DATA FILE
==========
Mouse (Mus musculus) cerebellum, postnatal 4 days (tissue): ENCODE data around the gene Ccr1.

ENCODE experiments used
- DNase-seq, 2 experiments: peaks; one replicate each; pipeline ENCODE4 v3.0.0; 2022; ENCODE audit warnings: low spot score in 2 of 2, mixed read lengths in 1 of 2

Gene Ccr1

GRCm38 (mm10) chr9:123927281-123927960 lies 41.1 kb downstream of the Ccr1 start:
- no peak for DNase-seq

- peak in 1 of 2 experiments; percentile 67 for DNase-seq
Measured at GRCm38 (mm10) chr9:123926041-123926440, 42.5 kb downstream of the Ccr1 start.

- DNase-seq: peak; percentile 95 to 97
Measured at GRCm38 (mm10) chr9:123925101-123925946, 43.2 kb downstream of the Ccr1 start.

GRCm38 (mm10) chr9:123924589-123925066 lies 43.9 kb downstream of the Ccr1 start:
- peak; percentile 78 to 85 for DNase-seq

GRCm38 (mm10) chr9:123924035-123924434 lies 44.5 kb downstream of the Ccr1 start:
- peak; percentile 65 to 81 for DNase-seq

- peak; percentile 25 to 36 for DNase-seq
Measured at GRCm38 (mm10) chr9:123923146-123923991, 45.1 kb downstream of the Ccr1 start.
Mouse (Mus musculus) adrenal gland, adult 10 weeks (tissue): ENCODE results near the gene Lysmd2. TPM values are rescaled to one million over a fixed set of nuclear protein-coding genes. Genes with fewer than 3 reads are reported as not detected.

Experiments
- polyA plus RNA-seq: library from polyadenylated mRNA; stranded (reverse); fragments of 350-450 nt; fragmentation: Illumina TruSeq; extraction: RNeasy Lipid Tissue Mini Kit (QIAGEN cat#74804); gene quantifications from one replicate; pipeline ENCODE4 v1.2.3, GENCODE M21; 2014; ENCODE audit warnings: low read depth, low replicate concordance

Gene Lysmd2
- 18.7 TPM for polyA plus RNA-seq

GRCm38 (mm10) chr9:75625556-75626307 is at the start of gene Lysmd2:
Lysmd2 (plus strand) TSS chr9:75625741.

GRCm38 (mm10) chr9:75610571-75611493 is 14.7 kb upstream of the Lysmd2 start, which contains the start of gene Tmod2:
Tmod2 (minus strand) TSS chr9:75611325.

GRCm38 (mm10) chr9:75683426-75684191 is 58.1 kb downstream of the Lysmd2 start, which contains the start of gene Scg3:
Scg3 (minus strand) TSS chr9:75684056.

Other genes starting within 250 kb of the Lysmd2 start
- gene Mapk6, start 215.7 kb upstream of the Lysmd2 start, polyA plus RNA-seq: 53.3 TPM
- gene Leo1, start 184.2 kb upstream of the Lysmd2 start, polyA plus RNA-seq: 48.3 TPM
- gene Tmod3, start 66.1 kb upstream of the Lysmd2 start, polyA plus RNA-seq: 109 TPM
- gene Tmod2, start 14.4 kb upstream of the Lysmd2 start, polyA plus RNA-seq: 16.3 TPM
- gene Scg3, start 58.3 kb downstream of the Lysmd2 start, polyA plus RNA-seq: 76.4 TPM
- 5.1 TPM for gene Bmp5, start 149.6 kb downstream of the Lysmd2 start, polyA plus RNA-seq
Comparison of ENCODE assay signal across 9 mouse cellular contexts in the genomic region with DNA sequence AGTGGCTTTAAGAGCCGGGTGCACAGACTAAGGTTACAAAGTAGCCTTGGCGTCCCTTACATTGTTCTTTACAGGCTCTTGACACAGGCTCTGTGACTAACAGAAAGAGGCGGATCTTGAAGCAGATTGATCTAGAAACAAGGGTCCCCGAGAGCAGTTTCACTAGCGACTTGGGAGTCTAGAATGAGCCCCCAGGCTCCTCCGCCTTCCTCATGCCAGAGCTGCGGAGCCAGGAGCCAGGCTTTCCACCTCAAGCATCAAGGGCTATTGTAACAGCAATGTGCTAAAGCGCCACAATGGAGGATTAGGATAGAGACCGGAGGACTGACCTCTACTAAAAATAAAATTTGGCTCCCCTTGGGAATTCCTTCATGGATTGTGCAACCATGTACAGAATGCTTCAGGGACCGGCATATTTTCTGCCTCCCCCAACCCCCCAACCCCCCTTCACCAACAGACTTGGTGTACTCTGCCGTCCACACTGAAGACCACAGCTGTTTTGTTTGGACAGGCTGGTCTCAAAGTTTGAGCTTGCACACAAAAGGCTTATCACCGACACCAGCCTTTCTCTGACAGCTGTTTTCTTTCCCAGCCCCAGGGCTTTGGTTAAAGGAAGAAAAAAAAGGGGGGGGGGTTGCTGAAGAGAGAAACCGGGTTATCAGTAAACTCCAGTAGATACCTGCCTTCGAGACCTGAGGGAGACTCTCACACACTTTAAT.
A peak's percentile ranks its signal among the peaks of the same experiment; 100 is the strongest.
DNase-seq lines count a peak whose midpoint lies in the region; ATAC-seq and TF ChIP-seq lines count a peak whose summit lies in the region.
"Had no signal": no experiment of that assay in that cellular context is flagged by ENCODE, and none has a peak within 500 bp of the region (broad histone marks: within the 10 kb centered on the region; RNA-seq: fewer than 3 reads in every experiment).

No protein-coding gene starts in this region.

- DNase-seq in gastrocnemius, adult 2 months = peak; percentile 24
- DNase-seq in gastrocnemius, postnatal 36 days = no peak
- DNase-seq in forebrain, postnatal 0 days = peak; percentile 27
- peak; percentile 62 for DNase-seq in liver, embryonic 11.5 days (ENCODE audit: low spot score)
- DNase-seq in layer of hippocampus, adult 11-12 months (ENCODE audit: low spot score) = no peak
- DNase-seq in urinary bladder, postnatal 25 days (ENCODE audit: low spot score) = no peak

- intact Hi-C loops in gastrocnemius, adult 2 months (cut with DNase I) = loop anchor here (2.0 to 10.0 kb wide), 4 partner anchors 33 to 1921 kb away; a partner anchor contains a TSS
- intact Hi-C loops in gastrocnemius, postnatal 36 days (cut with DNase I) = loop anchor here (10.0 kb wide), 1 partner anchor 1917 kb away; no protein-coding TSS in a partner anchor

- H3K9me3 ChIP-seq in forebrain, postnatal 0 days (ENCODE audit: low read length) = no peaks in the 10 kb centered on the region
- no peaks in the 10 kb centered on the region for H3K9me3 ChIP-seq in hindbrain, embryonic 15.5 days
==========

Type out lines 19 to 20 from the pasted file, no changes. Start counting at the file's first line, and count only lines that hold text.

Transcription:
- polyA plus RNA-seq: library from polyadenylated mRNA; stranded (reverse); fragments of 350-450 nt; fragmentation: Illumina TruSeq; extraction: RNeasy Lipid Tissue Mini Kit (QIAGEN cat#74804); gene quantifications from one replicate; pipeline ENCODE4 v1.2.3, GENCODE M21; 2014; ENCODE audit warnings: low read depth, low replicate concordance

Gene Lysmd2